Ambassador Kurt Tong on What Hong Kong Can Expect from the Biden Presidency
Changing Hong Kong’s trade status is not likely to be a priority for President-elect Joe Biden, said Ambassador Kurt Tong, the former U.S. consul general in Hong Kong, in a Zoom interview with the FCC on Tuesday night. Though he was cautious not to speculate on any specific policies the new administration might implement in Asia, he said Biden and his advisors understand the importance of dealing with China, a task that might intentionally be made more challenging by the outgoing Trump administration over the next two months.
“The diplomatic dance between China and Biden is going to be an interesting one, and one worth watching,” said Tong, who has left public service and now works for strategic advisory firm The Asia Group in Washington. However, due to limitation in political bandwidth and a need to focus on challenging domestic issues including the coronavirus pandemic and economic stimulus, he projected that foreign policy would not be at the top of the new administration’s agenda.
Asked what the Biden administration could to do reset U.S.-China relations, Tong said, “I question that ‘reset’ is the right word. I think the idea that the U.S. and China are in a relationship that is characterized by competition is widely accepted, so it’s not how do we get back to friendly, but rather how do we make this competition healthy?” He also predicted that the world could expect to see a see a more calm and consistent approach to international negotiations from the new administration.
“Trump’s negotiating style is to be unpredictable,” said Tong. “That is great when you’re signing leases in New York City. That is harder to make work when you’re dealing with other cultures and countries that don’t trust you. Being unpredictable tends to lead the other party to not continue the conversation.”
Commenting on the unpredictable transition period between presidents that lies ahead, Tong expressed concerns. “The focus over the past six months has been on rhetorical one-upmanship and high-profile but not terribly effective measures,” he noted, citing TikTok and WeChat as examples. “I worry that the Trump administration will try to do more of these things in the next couple of months in ways that may box in the Biden administration.”
“There are plenty of people already thinking about the 2024 election,” he remarked.
Reflecting on his time in Hong Kong, the former U.S. envoy wondered whether the 2019 protests may have gone too far and inadvertently led to the passage of the National Security Law. “The first time that tear gas started flying around made me very uncomfortable, because that can always lead to escalation, which it did,” said Tong.
“The two large peaceful marches in June – if it had stopped there and given the Hong Kong government a little bit of time to digest that and realize they needed to walk back from the extradition bill, there could have been a different outcome,” he added.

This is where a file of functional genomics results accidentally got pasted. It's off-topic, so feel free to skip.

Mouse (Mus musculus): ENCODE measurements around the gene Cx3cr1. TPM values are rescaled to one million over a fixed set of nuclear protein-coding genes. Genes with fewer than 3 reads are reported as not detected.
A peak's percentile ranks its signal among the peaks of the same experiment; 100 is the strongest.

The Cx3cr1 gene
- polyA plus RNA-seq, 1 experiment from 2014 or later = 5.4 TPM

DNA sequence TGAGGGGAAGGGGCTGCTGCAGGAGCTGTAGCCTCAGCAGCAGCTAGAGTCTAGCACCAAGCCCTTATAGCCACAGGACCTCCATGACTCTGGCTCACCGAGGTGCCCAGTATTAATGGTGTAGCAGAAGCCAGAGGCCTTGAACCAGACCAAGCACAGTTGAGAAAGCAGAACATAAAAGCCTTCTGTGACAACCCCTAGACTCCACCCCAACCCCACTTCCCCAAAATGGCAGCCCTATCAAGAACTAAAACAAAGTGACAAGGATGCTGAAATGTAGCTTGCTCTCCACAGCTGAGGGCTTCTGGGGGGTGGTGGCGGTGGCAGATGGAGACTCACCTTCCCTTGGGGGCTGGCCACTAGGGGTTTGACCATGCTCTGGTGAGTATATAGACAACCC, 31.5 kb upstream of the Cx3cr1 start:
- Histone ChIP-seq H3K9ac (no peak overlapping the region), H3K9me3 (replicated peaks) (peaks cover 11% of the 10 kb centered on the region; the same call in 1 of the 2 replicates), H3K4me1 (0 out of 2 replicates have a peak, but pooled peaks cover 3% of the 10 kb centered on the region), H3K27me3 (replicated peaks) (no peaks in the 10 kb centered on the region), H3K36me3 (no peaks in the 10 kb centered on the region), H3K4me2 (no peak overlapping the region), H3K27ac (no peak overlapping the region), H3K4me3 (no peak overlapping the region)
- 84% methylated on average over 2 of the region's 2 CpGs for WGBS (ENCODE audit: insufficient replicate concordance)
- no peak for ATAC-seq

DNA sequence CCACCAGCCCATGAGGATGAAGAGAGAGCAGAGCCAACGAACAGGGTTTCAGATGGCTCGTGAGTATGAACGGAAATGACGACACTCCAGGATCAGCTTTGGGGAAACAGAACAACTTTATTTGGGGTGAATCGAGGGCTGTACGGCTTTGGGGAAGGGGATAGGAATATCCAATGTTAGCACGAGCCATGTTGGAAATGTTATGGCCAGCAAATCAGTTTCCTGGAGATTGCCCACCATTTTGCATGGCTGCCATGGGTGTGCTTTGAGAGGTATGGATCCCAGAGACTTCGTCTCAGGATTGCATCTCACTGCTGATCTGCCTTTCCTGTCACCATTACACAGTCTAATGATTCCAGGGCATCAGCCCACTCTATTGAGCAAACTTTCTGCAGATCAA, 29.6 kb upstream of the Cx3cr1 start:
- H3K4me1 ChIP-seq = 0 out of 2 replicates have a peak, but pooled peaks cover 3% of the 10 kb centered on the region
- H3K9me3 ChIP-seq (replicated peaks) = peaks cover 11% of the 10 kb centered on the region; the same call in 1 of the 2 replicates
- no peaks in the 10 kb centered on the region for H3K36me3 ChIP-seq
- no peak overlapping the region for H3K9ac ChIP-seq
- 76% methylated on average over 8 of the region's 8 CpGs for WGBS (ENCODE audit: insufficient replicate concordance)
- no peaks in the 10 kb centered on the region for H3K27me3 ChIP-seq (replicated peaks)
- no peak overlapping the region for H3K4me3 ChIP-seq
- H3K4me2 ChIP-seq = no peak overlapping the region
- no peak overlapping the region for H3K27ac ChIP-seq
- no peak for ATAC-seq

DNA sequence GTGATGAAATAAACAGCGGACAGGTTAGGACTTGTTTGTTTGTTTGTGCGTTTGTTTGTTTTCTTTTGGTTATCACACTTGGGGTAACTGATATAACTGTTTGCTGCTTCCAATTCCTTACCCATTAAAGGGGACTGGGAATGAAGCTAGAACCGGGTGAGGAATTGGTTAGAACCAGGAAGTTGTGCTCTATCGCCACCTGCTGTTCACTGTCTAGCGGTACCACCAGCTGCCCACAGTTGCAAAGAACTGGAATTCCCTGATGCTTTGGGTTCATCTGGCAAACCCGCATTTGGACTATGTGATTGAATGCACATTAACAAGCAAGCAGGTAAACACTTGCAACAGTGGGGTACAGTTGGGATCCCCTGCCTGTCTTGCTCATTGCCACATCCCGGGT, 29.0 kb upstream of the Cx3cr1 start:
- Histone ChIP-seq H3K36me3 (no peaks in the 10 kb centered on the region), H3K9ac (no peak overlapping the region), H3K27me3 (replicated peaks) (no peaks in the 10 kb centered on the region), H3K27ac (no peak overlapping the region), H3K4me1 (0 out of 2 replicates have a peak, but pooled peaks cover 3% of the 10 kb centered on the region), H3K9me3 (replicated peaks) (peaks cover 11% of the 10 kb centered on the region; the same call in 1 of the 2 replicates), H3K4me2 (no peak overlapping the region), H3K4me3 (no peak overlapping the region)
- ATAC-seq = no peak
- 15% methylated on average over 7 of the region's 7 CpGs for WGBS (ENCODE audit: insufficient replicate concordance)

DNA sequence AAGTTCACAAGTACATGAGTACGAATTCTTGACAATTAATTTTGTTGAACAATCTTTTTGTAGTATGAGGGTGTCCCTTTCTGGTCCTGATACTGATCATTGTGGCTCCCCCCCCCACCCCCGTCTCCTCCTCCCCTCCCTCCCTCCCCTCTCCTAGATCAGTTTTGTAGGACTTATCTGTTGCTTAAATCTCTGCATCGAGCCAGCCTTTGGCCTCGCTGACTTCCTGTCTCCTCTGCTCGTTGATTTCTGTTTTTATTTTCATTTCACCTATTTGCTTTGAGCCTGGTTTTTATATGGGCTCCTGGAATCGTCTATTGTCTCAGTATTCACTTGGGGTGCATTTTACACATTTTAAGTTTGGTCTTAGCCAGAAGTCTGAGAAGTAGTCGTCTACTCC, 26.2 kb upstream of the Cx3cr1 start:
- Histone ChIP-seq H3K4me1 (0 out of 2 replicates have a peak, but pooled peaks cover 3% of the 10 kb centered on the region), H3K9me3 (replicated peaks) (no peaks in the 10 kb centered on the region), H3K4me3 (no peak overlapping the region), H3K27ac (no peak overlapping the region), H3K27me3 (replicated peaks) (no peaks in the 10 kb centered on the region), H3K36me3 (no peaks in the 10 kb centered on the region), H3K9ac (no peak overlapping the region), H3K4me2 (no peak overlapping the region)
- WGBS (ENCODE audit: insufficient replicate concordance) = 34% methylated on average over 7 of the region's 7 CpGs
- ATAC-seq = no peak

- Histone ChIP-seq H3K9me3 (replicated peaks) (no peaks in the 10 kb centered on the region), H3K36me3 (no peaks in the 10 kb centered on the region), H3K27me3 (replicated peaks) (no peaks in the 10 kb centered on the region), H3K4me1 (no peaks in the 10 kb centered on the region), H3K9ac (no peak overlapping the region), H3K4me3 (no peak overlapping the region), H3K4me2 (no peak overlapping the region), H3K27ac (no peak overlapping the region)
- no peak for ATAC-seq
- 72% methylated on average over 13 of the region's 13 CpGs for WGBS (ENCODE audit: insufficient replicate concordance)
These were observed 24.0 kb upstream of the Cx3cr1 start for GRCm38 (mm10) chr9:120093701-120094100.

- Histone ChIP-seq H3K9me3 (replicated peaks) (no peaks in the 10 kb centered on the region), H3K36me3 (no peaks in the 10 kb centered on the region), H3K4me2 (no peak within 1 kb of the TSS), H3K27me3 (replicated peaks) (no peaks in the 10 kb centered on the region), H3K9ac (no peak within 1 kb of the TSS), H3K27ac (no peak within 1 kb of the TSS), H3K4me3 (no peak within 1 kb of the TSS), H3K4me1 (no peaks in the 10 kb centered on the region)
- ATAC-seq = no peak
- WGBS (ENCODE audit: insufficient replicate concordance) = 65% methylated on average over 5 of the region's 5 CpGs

Tong also expressed doubts about some of the protesters’ tactics: “Invading the Legislative Council, it’s hard to see how that could appeal to the ‘better angels’ in the Hong Kong government and Beijing.” Still, he was cautious not to describe the protests and National Security Law as a simple case of cause and effect. “It’s hard to second-guess history,” he said.
Tong also criticized the framing of Hong Kong being caught between the West and China. Instead, he argued, the city is actually caught between two Chinese impulses: the desire to have a London-style economy inside China, and the desire to control.
“It’s those competing urges that determine the future of the city,” said Tong. “What foreign government policy does is not irrelevant, but it’s not the determining factor. The fate of Hong Kong is decided in Beijing and Hong Kong’s interaction with Beijing.”
Asked how the international community should interact with Hong Kong, Tong said the “U.S. and other countries should keep Hong Kong high on their list of priorities in dealing with China but not actively discourage business activity, because that’s the city’s lifeblood. If you make it harder for business to be done, that can have a lasting effect and you can’t always turn the dial back.”
Tong also argued that the international community should keep an open door to Hong Kong residents, but commented that “what foreign countries say about welcoming Hongkongers is less important than what Hongkongers actually decided to do. If a lot of people leave, that would be bad for China. If Hongkongers decided to move to the U.S., that would be great for the U.S.”
Will the former U.S. consul general have any role to play in policymaking? Asked whether he would accept an appointment in the Biden administration and what position he would be interested in, Tong demurred: “Yeah, I’m not going to negotiate that over the Internet.”
Watch the full interview: